In forthcoming posts I’m going to blog my way through Oliver O’Donovan’s important work, The Desire of the Nations: Rediscovering the Roots of Political Theology (CUP, 1996). Here’s the plan. This post is a summary of the book as a whole. I’ll then post a chapter by chapter summary. Finally I’ll offer some reflections by way of appraisal.
Now based in Edinburgh, Oliver O’Donovan was Regius Professor of Moral and Pastoral Theology at Oxford University. He is the author of a number of books, most notably Resurrection and Moral Order (IVP) which has become a seminal work in Christian ethics.
In The Desire of the Nations O’Donovan lays a foundation for political theology by exploring the theme of God’s reign. He identifies four key resonances that the reign of Yhwh has in the Bible: salvation, judgment, possession and the human response of praise. These map on to the modern concepts of power, law and tradition together with political recognition. O’Donovan then unfolds the political significance of the ‘Christ-event’ through four summary moments which then constitute the church as a political community in distinctive ways.
|moments of Christ-event||political character of church||sacramental action|
|passion||suffering community||Lord’s Supper|
|restoration||glad community||keeping the Lord’s day|
|exaltation||speaking community||the laying on of hands|
The gathering community proclaims the rule of Christ through its mission. This creates suffering when this proclamation brings it into conflict with opposing powers. The glad community sees the resurrection as the affirmation of the goodness of the created order and therefore is involved social and cultural activity (recapitulating the argument of O’Donovan’s classic work on ethics, Resurrection and Moral Order, IVP). The speaking community proclaims the word of God to the world through prophecy and to God through prayer.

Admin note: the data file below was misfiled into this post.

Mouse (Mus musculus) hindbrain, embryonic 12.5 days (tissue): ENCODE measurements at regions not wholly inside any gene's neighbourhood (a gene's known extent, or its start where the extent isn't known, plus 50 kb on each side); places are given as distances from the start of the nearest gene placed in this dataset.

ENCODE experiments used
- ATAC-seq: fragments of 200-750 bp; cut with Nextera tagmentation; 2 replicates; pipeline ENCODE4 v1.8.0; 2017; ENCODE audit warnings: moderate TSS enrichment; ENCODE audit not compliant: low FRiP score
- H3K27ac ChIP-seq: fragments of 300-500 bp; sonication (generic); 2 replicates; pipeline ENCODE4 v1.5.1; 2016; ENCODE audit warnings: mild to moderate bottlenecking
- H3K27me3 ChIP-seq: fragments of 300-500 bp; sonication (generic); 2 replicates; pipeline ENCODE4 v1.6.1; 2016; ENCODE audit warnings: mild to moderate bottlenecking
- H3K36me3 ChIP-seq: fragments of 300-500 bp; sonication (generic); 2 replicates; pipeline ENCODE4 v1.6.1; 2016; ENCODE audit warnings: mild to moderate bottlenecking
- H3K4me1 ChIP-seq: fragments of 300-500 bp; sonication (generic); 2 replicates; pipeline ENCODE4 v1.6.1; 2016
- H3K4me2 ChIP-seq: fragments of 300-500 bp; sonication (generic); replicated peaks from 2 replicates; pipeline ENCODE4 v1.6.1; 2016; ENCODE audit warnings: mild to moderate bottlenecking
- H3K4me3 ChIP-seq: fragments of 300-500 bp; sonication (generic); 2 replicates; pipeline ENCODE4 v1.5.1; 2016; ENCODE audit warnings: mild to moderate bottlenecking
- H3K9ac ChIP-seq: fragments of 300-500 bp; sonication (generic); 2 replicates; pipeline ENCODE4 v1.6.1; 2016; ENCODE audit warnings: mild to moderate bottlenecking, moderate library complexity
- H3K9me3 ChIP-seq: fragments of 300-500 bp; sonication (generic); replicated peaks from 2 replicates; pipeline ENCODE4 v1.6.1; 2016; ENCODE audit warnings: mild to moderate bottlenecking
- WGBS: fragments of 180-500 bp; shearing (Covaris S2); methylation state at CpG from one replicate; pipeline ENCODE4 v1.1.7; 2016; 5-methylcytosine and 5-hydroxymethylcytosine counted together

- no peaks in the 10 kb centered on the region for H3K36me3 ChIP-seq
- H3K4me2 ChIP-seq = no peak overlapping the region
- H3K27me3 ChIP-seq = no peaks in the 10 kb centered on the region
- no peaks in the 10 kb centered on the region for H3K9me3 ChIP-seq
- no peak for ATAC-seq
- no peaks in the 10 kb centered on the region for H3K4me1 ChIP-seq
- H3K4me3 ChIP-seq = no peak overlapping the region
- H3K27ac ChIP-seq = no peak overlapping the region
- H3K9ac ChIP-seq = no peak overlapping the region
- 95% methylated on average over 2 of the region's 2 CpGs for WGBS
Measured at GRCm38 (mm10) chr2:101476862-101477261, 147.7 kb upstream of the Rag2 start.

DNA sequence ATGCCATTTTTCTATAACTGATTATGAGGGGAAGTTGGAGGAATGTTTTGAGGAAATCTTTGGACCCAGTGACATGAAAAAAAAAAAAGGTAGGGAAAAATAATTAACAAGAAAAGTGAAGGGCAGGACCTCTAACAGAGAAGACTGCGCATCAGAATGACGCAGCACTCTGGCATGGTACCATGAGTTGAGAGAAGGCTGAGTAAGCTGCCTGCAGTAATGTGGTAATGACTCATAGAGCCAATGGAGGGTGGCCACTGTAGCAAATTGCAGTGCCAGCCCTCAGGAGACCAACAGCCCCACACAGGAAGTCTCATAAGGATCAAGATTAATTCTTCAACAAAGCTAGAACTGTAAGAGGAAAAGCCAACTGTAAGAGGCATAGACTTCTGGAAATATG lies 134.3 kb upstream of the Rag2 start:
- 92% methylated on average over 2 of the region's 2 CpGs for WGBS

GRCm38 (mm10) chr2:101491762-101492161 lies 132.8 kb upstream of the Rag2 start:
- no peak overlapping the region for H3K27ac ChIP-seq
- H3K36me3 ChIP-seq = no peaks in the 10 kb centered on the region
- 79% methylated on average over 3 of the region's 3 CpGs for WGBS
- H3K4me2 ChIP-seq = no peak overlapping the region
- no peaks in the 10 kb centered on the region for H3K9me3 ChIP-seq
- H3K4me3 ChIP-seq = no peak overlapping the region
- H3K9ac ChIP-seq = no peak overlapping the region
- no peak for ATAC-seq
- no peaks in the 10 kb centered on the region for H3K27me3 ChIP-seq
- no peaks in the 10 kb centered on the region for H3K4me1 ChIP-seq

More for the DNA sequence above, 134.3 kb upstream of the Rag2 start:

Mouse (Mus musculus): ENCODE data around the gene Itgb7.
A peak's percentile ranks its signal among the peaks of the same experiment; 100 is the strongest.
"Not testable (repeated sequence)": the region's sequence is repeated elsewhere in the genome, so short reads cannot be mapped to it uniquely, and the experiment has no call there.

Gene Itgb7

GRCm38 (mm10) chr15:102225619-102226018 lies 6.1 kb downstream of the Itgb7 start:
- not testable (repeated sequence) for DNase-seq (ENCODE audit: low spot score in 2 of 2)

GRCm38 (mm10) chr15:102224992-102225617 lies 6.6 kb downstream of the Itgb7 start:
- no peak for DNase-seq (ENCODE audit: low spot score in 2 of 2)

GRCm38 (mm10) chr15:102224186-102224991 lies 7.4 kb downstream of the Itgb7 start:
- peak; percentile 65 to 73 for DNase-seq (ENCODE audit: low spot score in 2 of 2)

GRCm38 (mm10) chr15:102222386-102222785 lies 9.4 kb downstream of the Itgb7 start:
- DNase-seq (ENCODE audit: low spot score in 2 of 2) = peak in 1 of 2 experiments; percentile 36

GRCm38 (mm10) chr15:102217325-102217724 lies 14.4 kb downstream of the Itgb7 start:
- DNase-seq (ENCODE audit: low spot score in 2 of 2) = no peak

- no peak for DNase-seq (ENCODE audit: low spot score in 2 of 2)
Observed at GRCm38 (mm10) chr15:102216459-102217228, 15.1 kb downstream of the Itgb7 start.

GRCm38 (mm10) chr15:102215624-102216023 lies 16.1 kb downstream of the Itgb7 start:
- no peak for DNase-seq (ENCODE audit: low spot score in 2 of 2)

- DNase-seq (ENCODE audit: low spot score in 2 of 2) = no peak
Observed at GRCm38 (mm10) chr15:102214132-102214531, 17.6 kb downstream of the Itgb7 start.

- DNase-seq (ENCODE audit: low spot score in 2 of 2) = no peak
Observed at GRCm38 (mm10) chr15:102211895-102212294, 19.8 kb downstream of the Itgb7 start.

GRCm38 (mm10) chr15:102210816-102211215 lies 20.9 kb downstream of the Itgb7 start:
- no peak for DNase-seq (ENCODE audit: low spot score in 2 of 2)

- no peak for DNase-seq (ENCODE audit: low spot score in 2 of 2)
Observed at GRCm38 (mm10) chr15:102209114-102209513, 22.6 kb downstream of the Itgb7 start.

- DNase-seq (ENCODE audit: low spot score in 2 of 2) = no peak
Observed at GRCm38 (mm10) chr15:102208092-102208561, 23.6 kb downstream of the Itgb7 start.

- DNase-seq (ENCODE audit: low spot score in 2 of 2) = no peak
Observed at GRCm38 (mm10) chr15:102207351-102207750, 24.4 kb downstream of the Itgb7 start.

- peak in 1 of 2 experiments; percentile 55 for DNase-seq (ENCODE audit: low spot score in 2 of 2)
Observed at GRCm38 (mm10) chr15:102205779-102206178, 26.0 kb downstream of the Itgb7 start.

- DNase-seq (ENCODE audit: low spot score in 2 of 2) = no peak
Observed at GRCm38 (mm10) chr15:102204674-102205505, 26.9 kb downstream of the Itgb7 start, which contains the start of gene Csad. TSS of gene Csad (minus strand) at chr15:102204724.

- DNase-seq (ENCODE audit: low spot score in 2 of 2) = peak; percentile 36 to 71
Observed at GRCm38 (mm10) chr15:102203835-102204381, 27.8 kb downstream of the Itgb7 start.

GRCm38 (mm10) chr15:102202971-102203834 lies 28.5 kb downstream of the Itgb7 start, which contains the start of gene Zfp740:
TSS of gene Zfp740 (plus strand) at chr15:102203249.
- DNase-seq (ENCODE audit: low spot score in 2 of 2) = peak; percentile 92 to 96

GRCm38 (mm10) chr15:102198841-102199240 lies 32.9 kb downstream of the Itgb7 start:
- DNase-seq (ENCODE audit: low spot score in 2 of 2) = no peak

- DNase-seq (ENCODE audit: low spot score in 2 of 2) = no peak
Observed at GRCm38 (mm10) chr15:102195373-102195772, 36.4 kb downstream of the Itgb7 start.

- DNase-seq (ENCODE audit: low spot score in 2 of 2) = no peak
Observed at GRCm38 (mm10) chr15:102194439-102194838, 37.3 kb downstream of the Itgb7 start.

O’Donovan then re-evaluates Christendom. He rejects the idea that Christendom is the church seeking earthly power (though at times he acknowledges that it did sometimes take this form). Instead he sees Christendom as the fruit of the church’s mission (but not part of the mission itself). When the powers acknowledge the rule of Christ then the church must disciple those rulers in a responsible way. O’Donovan believes the overlap of the ages creates space for dual authority, though the authority of the powers is passing and will give way to the reign of Christ.
Finally O’Donovan identifies four positive legacies of the Christ-event and the community it creates in Western liberalism. But each of these have progressed in dangerous ways that bear the image not of Christ, but of Antichrist.
|political character of church||positive legacy||dangerous progression|
|gathering community||freedom||absolute free choice|
|suffering community||mercy in judgment||unintelligible suffering|
|glad community||natural right||self-preserving rights|
|speaking community||openness of speech||language as reality generator|
So, as I see it, O’Donovan is attempting the following:
— to lay a foundation for political theology in the reign of God in the Old Testament and in Christ
— to define the purpose of government as power, judgment and tradition with a focus on judgment (expressed in the Western tradition in constitutional law)
— to re-evaluate Christendom with a view to gaining a better understanding of the goal of political theology
— to identify four areas in which the legacy of Christian political involvement is becoming dangerously distorted so providing an agenda for continued Christian political involvement